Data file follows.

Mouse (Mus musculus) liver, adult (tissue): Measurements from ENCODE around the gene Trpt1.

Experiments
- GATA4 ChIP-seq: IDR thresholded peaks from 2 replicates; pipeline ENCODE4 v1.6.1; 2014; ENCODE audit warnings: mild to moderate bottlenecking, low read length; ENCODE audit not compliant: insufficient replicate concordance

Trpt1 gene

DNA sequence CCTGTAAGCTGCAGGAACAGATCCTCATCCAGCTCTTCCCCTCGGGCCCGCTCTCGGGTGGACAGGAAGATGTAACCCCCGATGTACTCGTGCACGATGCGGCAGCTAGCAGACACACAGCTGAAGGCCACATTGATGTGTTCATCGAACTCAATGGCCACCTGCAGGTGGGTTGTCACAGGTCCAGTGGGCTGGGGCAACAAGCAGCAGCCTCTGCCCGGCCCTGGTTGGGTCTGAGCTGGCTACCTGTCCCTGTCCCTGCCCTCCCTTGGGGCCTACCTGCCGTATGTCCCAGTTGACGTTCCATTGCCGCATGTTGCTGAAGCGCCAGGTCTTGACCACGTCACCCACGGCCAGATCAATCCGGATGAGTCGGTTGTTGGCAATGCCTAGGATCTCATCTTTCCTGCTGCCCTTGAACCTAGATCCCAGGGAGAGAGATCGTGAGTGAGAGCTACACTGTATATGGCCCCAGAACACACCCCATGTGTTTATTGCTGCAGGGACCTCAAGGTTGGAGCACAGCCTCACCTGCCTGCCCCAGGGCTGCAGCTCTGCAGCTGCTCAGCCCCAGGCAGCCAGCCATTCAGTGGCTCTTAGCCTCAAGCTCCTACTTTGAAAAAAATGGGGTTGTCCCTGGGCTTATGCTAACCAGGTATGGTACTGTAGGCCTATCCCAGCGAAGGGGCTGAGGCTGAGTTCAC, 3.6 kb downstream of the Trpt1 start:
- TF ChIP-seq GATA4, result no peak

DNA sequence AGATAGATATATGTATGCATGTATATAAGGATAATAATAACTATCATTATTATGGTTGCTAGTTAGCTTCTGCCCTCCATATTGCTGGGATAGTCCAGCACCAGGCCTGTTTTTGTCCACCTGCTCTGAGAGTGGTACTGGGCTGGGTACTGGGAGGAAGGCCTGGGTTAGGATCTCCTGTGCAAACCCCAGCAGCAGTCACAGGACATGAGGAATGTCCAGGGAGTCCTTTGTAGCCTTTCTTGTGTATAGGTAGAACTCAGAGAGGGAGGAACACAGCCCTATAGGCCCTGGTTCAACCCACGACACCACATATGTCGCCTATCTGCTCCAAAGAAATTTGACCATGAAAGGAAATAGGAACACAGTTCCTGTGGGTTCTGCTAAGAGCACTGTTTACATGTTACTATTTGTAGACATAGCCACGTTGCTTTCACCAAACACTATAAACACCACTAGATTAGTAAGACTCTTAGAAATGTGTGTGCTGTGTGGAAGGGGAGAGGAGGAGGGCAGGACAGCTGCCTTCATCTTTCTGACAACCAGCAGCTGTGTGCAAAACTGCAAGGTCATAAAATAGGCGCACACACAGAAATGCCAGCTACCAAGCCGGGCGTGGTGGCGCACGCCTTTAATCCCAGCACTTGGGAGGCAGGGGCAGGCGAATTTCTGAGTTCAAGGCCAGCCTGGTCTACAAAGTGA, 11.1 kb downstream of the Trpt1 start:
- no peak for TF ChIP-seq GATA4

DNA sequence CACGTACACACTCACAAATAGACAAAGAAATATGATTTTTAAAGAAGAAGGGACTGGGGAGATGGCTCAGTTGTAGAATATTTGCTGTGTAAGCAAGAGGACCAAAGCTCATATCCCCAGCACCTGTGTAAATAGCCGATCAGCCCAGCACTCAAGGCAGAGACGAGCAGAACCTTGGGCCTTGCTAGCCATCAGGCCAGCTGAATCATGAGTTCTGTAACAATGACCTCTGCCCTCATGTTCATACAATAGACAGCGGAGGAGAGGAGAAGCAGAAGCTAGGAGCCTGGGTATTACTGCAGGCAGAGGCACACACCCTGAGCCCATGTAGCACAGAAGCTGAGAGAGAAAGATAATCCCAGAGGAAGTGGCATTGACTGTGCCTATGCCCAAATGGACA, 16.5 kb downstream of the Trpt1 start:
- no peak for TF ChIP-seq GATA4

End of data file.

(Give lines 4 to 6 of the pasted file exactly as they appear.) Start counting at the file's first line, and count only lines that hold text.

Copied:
Trpt1 gene

DNA sequence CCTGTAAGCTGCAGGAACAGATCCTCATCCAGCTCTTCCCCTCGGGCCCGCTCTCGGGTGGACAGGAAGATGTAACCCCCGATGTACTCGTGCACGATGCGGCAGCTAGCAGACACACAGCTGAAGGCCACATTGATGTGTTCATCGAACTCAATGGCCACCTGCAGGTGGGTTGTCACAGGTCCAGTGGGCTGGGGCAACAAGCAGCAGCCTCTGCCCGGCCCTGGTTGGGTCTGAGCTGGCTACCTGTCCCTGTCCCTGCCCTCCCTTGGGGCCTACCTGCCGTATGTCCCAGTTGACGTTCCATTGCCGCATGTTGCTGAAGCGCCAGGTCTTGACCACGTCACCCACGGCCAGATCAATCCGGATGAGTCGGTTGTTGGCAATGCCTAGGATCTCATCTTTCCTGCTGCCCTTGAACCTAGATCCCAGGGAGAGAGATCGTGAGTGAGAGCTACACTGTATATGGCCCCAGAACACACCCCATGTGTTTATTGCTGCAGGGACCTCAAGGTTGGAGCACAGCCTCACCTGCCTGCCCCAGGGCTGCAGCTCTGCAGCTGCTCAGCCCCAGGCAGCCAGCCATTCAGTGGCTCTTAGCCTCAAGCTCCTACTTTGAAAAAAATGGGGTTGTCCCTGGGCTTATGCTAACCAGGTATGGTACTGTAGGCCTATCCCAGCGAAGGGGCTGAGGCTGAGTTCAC, 3.6 kb downstream of the Trpt1 start:
- TF ChIP-seq GATA4, result no peak